Most adherents of the Latter Day Saint movement consider the Book of Mormon to generally be a historically accurate account.[47] Within the Latter Day Saint movement there are several apologetic groups that disagree with the skeptics and seek to reconcile the discrepancies in diverse ways. Among these apologetic groups, much work has been published by Foundation for Ancient Research and Mormon Studies (FARMS), and Foundation for Apologetic Information & Research (FAIR), defending the Book of Mormon as a literal history, countering arguments critical of its historical authenticity, or reconciling historical and scientific evidence with the text. One of the more common recent arguments is the limited geography model, which states that the people of the Book of Mormon covered only a limited geographical region in either Mesoamerica, South America, or the Great Lakes area. The LDS Church has published material indicating that science will support the historical authenticity of the Book of Mormon.[115]


Book of Mormon printer's manuscript, 1870s
Book of Mormon printer's manuscript, shown with a 19th-century owner, George Schweich (grandson of early Latter Day Saint movement figure David Whitmer)

The Book of Mormon was dictated by Joseph Smith to several scribes over a period of 13 months,[116] resulting in three manuscripts.

The 116 lost pages contained the first portion of the Book of Lehi; it was lost after Smith loaned the original, uncopied manuscript to Martin Harris.[25]

The first completed manuscript, called the original manuscript, was completed using a variety of scribes. Portions of the original manuscript were also used for typesetting.[117] In October 1841, the entire original manuscript was placed into the cornerstone of the Nauvoo House, and sealed up until nearly forty years later when the cornerstone was reopened. It was then discovered that much of the original manuscript had been destroyed by water seepage and mold. Surviving manuscript pages were handed out to various families and individuals in the 1880s.[118]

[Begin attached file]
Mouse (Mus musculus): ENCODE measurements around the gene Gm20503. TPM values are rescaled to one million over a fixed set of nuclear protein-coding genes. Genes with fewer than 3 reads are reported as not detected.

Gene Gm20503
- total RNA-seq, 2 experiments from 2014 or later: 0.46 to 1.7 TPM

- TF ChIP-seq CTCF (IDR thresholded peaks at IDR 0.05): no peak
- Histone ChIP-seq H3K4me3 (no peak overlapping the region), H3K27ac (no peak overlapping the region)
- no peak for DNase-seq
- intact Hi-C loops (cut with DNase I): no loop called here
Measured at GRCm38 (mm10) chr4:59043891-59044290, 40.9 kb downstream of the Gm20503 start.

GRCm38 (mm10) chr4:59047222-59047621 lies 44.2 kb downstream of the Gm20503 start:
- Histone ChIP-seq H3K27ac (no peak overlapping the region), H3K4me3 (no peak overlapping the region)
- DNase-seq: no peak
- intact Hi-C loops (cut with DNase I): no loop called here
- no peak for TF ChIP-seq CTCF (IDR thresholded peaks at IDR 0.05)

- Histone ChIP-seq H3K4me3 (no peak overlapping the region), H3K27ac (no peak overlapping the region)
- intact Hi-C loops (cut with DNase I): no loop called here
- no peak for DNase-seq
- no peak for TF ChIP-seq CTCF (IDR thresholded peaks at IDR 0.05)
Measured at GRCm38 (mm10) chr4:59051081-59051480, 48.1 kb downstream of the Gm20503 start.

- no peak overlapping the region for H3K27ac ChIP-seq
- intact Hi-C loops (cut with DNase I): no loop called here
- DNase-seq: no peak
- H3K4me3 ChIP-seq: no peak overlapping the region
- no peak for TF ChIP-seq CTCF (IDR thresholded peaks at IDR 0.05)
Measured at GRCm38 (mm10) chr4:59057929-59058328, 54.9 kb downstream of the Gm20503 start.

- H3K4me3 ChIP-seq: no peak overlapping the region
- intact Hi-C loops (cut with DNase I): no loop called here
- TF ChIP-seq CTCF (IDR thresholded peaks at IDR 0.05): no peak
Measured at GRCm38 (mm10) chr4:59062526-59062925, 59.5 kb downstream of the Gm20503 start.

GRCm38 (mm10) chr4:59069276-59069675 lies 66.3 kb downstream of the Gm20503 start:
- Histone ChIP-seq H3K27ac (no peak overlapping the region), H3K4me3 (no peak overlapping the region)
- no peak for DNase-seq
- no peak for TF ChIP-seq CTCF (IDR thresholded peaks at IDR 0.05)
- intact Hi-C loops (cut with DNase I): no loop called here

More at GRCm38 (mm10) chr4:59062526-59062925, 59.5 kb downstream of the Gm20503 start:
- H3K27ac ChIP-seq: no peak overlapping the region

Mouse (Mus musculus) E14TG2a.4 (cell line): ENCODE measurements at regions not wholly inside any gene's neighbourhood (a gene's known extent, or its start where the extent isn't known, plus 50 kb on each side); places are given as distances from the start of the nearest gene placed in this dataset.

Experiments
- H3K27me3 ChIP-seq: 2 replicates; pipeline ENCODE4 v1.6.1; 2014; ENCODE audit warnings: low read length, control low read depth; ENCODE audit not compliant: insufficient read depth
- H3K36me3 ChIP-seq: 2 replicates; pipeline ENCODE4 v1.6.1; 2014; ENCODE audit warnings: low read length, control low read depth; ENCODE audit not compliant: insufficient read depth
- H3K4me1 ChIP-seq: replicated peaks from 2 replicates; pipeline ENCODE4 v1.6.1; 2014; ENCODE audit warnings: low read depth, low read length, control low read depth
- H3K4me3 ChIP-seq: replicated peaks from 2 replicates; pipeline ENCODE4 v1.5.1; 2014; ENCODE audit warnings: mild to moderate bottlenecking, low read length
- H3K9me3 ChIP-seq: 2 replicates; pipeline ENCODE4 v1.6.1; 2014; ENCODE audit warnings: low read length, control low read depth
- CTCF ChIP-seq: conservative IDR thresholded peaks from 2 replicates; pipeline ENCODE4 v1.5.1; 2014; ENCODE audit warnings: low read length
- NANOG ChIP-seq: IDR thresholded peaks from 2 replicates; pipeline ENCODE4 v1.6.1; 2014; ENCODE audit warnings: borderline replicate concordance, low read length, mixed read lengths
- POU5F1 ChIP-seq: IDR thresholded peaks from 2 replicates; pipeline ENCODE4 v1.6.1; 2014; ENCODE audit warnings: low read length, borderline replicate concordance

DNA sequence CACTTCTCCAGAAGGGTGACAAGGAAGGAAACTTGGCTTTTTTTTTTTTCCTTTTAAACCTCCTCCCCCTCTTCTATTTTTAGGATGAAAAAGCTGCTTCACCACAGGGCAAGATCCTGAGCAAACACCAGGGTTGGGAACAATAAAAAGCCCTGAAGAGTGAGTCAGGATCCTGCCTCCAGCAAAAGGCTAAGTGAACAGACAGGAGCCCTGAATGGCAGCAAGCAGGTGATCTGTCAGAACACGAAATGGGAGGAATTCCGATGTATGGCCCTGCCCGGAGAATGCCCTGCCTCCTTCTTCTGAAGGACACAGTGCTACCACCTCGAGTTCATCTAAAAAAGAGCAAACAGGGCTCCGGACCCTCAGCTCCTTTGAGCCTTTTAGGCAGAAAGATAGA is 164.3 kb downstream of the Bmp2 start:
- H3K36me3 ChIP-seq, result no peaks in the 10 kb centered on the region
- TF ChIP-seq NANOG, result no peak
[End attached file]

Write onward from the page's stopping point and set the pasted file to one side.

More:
Only 28 percent of the original manuscript now survives, including a remarkable find of fragments from 58 pages in 1991. The majority of what remains of the original manuscript is now kept in the LDS Church's Archives.[117]

The second completed manuscript, called the printer's manuscript, was a copy of the original manuscript produced by Oliver Cowdery and two other scribes.[117] It is at this point that initial copyediting of the Book of Mormon was completed. Observations of the original manuscript show little evidence of corrections to the text.[118][119] Shortly before his death in 1850, Cowdery gave the printer's manuscript to David Whitmer, another of the Three Witnesses. In 1903, the manuscript was bought from Whitmer's grandson by the Community of Christ, known at the time as the Reorganized Church of Jesus Christ of Latter-day Saints.[120] On September 20, 2017, the LDS Church purchased the manuscript from the Community of Christ at a reported price of $35 million.[117][121][122] The printer's manuscript is now the earliest surviving complete copy of the Book of Mormon, being nearly 100 percent extant.[123] The manuscript was imaged in 1923 and was recently made available for viewing online.[124]

Critical comparisons between surviving portions of the manuscripts show an average of two to three changes per page from the original manuscript to the printer's manuscript, with most changes being corrections of scribal errors such as misspellings or the correction, or standardization, of grammar inconsequential to the meaning of the text.[117][119] The printer's manuscript was further edited, adding paragraphing and punctuation to the first third of the text.[117]